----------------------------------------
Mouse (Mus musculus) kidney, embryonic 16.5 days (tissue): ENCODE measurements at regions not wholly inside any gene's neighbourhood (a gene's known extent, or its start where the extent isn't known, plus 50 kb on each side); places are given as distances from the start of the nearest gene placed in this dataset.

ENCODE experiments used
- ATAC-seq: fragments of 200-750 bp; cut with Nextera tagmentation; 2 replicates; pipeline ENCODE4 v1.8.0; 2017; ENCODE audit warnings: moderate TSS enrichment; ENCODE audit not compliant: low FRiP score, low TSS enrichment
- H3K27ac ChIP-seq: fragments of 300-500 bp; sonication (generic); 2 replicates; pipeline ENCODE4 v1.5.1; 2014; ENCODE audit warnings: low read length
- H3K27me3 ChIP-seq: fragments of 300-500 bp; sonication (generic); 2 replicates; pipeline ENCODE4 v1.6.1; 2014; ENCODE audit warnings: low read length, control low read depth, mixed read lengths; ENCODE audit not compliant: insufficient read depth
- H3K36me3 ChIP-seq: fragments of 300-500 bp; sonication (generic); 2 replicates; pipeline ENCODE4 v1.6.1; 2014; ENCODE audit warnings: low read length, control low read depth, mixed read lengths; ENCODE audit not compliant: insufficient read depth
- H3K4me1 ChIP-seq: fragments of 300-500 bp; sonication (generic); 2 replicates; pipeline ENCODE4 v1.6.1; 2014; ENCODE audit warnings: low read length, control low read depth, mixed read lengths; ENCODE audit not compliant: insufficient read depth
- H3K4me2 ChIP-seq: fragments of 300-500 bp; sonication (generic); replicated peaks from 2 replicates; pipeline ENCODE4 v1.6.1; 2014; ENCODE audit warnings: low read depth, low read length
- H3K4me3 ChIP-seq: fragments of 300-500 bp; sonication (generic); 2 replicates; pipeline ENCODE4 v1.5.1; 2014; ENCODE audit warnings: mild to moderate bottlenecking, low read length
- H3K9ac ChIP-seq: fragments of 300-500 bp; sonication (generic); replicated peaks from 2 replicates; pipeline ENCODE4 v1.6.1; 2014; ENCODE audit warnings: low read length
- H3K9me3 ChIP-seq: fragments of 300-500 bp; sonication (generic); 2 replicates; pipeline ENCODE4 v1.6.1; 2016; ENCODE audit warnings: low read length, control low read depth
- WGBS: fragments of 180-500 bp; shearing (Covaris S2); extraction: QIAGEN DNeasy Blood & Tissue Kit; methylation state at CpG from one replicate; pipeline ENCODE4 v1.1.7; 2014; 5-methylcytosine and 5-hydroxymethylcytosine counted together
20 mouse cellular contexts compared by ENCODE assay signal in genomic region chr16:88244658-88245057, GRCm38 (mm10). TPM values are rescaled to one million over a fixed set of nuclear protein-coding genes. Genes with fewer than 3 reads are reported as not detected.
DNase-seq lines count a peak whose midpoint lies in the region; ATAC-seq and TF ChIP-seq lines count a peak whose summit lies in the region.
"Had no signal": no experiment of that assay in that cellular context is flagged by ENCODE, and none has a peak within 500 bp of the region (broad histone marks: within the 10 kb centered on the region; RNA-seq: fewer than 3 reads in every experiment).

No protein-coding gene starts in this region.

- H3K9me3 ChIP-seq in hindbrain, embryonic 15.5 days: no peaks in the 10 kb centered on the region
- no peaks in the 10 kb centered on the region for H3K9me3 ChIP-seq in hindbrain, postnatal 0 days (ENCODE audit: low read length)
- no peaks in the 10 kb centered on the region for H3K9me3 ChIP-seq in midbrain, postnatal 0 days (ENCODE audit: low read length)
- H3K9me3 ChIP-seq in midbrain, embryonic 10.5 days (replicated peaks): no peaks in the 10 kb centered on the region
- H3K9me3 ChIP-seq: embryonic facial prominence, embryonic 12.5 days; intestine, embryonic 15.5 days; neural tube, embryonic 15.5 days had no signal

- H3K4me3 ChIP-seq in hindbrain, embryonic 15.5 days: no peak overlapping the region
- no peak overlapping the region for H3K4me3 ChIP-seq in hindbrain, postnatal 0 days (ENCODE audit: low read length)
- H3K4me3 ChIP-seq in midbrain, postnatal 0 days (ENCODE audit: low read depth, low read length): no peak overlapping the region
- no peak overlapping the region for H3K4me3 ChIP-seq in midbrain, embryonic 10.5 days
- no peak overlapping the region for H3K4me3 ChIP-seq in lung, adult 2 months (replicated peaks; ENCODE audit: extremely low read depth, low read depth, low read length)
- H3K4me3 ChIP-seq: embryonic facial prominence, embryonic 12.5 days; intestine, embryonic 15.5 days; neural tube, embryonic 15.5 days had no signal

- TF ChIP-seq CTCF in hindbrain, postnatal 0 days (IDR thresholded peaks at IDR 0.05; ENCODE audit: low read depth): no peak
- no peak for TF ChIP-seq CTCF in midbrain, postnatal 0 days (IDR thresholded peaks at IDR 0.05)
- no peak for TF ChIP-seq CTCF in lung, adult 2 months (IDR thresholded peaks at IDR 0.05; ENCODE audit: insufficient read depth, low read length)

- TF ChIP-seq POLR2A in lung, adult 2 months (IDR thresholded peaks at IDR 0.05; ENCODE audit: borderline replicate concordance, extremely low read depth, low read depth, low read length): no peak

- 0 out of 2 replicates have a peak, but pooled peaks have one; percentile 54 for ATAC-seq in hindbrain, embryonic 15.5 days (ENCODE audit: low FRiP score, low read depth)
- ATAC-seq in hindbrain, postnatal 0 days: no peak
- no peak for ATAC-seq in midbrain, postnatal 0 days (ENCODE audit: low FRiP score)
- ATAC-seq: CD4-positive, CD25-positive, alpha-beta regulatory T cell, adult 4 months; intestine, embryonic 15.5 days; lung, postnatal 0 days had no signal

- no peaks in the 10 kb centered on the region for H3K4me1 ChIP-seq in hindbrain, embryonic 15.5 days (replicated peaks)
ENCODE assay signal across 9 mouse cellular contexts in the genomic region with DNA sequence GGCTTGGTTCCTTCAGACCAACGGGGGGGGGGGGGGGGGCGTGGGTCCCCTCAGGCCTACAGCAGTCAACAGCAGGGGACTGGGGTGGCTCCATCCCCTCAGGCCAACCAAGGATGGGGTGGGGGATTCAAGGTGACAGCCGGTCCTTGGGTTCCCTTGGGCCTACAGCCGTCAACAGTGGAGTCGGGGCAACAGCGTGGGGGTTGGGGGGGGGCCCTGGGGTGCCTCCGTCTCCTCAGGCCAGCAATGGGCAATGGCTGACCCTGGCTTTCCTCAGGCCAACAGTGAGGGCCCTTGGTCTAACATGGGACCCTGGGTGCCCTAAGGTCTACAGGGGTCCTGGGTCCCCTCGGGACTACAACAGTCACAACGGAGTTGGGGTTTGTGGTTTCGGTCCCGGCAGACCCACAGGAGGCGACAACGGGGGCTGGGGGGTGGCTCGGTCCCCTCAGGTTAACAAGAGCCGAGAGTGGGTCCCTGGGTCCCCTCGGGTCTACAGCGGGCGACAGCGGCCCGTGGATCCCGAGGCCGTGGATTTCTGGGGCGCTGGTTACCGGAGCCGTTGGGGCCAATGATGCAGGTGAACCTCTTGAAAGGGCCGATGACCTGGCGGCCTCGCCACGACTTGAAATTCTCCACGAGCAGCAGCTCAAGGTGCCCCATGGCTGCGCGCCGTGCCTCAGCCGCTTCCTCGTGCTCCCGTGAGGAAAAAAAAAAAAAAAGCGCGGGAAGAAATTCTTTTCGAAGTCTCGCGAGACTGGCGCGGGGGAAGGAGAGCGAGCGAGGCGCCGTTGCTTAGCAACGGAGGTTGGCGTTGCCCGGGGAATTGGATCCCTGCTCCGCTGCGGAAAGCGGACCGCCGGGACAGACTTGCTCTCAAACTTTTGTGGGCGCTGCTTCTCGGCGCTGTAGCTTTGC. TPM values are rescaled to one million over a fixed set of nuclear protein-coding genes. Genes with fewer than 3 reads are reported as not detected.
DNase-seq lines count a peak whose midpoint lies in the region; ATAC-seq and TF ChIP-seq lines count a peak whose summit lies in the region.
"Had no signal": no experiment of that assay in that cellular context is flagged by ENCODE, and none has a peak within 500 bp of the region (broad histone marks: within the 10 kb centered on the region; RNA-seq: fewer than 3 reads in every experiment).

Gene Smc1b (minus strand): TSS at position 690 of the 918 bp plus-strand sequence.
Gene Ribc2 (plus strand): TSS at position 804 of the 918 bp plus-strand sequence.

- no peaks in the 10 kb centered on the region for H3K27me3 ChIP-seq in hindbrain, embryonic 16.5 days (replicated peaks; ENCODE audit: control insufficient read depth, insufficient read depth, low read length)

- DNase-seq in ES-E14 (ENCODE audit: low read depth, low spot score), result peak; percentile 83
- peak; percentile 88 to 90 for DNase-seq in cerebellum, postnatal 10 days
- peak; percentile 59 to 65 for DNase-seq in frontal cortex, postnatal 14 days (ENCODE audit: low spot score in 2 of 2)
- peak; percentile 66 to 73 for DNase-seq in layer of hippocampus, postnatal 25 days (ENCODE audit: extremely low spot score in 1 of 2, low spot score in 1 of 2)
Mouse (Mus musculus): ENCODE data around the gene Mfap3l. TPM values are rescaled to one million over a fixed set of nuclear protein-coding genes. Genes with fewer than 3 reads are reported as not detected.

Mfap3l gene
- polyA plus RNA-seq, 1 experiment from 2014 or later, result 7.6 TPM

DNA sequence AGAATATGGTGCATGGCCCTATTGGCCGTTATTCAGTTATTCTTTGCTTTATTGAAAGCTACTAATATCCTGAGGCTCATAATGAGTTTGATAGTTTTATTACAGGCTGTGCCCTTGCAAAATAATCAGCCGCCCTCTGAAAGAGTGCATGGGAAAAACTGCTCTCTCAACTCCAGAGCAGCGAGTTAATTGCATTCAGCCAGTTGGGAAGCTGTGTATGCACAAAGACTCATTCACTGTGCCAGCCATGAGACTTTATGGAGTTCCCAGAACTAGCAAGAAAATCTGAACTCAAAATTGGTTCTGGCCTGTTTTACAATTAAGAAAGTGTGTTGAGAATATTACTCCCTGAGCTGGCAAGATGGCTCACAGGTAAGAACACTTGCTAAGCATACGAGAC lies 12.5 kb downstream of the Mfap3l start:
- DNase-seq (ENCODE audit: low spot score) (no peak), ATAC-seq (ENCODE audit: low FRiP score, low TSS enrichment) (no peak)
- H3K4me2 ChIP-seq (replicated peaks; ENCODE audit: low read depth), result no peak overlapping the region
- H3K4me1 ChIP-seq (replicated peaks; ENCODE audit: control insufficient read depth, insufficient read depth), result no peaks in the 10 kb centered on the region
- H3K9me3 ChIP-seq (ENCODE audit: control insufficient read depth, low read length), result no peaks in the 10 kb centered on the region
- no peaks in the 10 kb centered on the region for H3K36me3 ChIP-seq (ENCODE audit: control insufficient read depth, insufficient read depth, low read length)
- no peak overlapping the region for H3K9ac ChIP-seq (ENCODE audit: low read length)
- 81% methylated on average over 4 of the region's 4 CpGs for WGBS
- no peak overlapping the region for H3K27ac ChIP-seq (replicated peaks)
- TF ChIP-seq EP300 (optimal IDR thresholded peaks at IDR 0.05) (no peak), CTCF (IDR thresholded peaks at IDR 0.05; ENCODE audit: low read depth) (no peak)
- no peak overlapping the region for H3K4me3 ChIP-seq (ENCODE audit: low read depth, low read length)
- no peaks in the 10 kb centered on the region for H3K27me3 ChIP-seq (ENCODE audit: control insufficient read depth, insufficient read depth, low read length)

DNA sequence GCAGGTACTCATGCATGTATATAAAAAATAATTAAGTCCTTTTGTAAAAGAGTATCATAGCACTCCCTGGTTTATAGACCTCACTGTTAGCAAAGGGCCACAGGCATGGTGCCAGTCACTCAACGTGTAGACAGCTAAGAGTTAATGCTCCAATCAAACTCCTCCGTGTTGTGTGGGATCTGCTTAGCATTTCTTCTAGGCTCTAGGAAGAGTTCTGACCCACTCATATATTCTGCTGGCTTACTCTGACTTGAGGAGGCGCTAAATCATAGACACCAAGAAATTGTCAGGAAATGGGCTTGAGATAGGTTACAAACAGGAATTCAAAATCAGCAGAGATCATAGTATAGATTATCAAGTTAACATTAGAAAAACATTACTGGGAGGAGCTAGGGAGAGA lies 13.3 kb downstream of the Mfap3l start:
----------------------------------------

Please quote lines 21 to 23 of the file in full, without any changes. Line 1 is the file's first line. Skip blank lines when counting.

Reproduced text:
- H3K9me3 ChIP-seq: embryonic facial prominence, embryonic 12.5 days; intestine, embryonic 15.5 days; neural tube, embryonic 15.5 days had no signal

- H3K4me3 ChIP-seq in hindbrain, embryonic 15.5 days: no peak overlapping the region
- no peak overlapping the region for H3K4me3 ChIP-seq in hindbrain, postnatal 0 days (ENCODE audit: low read length)